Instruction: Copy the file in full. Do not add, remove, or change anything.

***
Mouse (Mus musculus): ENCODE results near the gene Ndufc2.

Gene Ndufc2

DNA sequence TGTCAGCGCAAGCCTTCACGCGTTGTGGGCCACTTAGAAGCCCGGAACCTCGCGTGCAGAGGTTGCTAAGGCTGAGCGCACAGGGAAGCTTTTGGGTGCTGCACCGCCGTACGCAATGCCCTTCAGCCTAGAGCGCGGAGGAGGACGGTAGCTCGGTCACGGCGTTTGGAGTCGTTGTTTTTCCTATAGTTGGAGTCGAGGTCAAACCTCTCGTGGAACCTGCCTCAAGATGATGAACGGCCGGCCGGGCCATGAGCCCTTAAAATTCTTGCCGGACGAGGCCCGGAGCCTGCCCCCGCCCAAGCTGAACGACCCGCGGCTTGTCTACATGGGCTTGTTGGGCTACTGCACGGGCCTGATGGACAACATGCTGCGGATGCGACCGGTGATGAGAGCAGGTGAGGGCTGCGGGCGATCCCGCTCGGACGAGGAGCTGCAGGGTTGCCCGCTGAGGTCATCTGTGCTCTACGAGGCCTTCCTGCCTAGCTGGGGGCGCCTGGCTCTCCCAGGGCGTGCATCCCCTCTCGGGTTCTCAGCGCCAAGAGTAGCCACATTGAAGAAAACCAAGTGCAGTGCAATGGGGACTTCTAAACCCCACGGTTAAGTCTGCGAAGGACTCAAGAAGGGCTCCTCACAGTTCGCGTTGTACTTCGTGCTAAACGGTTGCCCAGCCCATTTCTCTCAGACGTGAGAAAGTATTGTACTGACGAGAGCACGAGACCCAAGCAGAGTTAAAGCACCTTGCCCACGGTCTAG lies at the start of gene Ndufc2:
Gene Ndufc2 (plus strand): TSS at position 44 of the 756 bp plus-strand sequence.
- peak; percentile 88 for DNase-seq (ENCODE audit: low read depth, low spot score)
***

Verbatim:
Mouse (Mus musculus): ENCODE results near the gene Ndufc2.

Gene Ndufc2

DNA sequence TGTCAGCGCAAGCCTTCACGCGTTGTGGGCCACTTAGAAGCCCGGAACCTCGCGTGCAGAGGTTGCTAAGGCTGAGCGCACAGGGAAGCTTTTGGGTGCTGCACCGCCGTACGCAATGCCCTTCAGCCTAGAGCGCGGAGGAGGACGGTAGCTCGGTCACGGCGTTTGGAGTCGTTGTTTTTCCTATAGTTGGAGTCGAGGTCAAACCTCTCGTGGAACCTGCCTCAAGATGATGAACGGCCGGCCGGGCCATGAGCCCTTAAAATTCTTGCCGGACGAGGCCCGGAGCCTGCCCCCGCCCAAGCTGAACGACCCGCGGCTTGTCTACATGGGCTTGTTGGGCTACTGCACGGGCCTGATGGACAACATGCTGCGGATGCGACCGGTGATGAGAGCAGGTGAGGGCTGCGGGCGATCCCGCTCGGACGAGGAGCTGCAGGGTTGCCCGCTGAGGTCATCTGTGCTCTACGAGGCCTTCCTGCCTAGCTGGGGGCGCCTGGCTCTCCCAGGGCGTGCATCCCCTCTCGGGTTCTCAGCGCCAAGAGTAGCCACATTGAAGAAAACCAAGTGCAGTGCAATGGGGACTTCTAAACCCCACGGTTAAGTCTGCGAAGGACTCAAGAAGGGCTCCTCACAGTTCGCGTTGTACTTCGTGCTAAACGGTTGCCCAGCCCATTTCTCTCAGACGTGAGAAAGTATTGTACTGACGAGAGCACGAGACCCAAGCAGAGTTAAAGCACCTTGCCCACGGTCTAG lies at the start of gene Ndufc2:
Gene Ndufc2 (plus strand): TSS at position 44 of the 756 bp plus-strand sequence.
- peak; percentile 88 for DNase-seq (ENCODE audit: low read depth, low spot score)